Gift Guide 2016 (No. 3): For the Aspiring Writer
December 8, 2016 § 3 Comments
I am rarely at a loss for words. But, in thinking about how to recommend Melissa Sweet’s Some Writer! The Story of E.B. White (Ages 8 to adult), a 158-page tribute to one of children’s literature’s most enduring legacies, I find that I am. You see, I would like to reproduce nearly every one of White’s sublime quotations peppered throughout this biography—of which there are too many to count—yet doing so without Sweet’s exquisite accompanying collages would feel bereft. Plus, in the chapter dedicated to White’s rewrite of The Elements of Style, the tiny but quintessential guide to writing originally penned by his former Cornell professor, William Strunk, White makes clear his disdain for “needless words.”
So, in the spirit of White, and because Melissa Sweet’s biography of the writer stands alone in absolute perfection, I will attempt to keep my words (somewhat) brief. I encourage you to experience this marvel for yourself—that is, before you gift it to an aspiring child writer, or to anyone with a fondness for boating, impeccable grammar, farm animals, New England, and manual typewriters.
Before this biography landed in our hands, my family was already engaged in a love affair with E.B. White. Or, should I say, with his voice. Last summer, on a road trip from Virginia to Maine, we listened to E.B. White’s recording of The Trumpet of the Swan, his third and final novel for children, about a boy named Sam Beaver and a trumpeter swan named Louis, “who has a speech defect—along with other problems, including a money problem” (this was White’s description, upon submitting the manuscript to his editor, Ursula Nordstrom). Then, this fall, we listened to White read Charlotte’s Web, by many accounts his “magnum opus,” a story of the redemptive friendship between Wilbur the pig and the grey barn spider Charlotte (Nordstrom suggested he change only one word before publishing it). Both The Trumpet of the Swan and Charlotte’s Web were already familiar to us—my kids had heard them in school and at home. And yet, listening to White read them in the car, it was as if we had on fresh ears.
White’s voice, like the man behind it, is unassuming yet commanding. Gravelly yet gentle, even but never boring, his voice is like that of an old family friend, who sits back in his chair after dinner to weave a story—and to whom you find yourself drawing closer and closer. White doesn’t employ fancy inflections for the characters: in the spirit of his New England accent, he speaks as a matter of fact. We are left with the nakedness of his words—and perhaps just a hint of underlying amusement about the events they relate—and these words themselves awaken in us awe, startle us to laughter, and move us to tears. (My son was consoled to learn he was not alone in his tears: in recording Charlotte’s Web, it took White seventeen takes to get through the chapter in which Charlotte dies.)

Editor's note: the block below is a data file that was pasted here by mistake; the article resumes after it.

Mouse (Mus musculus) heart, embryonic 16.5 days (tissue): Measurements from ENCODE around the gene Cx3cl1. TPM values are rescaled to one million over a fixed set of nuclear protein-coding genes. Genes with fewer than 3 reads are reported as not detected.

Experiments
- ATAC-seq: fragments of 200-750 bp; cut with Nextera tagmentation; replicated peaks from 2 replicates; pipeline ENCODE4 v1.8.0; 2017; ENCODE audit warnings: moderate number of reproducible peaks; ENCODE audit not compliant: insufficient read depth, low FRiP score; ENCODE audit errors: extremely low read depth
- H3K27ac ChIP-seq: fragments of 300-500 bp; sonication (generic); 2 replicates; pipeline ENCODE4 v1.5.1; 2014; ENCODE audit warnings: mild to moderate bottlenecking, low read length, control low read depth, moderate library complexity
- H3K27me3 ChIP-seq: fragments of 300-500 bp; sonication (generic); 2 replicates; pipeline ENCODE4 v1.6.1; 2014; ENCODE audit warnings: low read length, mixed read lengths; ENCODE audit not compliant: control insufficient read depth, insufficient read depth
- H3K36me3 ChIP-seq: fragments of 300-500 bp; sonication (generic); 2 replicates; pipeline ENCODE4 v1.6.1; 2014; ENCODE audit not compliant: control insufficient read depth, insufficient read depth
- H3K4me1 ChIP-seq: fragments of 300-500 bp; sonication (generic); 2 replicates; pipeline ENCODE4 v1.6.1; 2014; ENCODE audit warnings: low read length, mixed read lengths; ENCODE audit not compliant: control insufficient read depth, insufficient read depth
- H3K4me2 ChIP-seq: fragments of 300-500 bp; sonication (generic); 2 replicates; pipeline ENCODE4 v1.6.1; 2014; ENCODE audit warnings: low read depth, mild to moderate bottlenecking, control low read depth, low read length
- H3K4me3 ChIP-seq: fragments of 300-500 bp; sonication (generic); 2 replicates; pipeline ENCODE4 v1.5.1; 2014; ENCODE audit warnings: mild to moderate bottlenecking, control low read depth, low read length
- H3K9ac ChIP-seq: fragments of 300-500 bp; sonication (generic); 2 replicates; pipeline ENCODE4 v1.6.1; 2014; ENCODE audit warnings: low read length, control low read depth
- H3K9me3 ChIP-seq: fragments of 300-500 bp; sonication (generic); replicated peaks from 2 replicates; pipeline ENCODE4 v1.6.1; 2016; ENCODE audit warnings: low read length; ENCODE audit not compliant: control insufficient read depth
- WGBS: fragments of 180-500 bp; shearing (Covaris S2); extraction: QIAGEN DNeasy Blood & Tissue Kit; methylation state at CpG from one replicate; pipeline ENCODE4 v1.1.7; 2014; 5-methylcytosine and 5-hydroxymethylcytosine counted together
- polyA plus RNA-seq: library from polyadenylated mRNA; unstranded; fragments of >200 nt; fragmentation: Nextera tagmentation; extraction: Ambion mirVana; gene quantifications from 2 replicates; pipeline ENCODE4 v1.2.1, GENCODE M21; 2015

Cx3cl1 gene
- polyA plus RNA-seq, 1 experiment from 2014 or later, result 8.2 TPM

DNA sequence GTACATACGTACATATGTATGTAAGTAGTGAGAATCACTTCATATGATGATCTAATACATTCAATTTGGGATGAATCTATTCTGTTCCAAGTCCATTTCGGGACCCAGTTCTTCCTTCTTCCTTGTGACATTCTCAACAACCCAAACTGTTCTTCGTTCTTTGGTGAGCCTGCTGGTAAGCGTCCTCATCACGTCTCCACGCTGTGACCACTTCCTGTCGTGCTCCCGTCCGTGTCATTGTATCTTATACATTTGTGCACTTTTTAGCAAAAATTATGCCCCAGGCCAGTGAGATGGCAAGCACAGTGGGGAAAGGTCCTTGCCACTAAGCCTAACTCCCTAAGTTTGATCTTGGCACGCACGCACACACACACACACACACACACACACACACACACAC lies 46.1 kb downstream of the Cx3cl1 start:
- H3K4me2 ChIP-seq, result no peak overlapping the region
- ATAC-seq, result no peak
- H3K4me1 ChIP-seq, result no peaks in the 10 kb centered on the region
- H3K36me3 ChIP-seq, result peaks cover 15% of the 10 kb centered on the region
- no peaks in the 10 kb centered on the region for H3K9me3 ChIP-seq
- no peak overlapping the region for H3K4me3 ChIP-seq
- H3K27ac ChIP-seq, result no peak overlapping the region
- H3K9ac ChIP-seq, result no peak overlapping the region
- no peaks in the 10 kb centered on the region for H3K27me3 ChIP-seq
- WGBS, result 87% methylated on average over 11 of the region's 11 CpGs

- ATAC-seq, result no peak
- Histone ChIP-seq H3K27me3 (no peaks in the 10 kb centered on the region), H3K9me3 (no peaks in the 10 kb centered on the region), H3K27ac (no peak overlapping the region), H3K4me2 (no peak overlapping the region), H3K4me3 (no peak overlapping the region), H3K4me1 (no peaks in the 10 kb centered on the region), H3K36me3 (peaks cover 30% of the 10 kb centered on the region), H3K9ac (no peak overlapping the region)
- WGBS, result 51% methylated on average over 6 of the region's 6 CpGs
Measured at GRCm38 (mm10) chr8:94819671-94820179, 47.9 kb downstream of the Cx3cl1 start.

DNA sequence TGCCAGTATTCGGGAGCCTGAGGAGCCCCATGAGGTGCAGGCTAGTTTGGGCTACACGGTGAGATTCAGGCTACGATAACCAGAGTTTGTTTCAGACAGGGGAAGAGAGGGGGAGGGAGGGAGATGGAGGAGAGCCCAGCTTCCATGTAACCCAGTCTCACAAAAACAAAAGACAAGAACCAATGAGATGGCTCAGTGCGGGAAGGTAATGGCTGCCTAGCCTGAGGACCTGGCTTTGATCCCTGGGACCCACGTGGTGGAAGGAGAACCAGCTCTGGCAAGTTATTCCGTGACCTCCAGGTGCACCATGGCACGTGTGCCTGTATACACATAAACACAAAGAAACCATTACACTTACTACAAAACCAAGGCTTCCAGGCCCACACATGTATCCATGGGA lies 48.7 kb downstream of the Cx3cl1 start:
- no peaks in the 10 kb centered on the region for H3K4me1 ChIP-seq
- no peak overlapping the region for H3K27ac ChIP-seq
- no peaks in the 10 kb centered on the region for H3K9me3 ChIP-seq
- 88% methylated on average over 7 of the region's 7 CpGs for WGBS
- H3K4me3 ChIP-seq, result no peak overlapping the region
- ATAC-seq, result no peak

In listening to White read his stories, we marveled at the new details we noticed, like the juxtaposition between the dramatic pontifications of Louis’ cob father and the economical practicality of his mother; or the diverse cataloging of Wilbur’s slop meals. Then, in reading Some Writer! (its title an allusion to Charlotte’s praise of Wilbur in her web), we developed a greater appreciation for these observations. It turns out that Louis’ father was modeled after White’s own father (“Father…didn’t hesitate to say in twenty words what could be said in six.”). Similarly, the detailed descriptions of Wilbur’s life stemmed, not only from White’s intimate familiarity with farm chores, but from heartbreak after his own pig died from disease. When White was giving input into the movie adaptation of Charlotte’s Web, he cautioned the director that “the film should be a paean to life, a hymn to the barn, an acceptance of dung.”
While certainly my children’s favorite part, the attention to Charlotte’s Web, The Trumpet of the Swan, and Stuart Little (White’s first children’s book), comprises only three of thirteen chapters in Sweet’s book. Taken as a whole, the book reads like a traditional biography, beginning with White’s birth in 1899 outside New York City (born Elwyn Brooks White, he went by Andy all his life, and Sweet invokes his first name throughout the book in a fitting nod to his modesty) and ending eighty-six years later on White’s beloved farm in Maine.
My son—on the heels of his own summer vacation in Maine—took a keen interest in White’s first encounter with Maine, during his childhood summers spent at Belgrade Lakes, initially undertaken on a doctor’s order for White’s hay fever. It was on these chilly shores that White, in the spirit of Sam Beaver, began the observations of the natural world that would later infuse his children’s stories.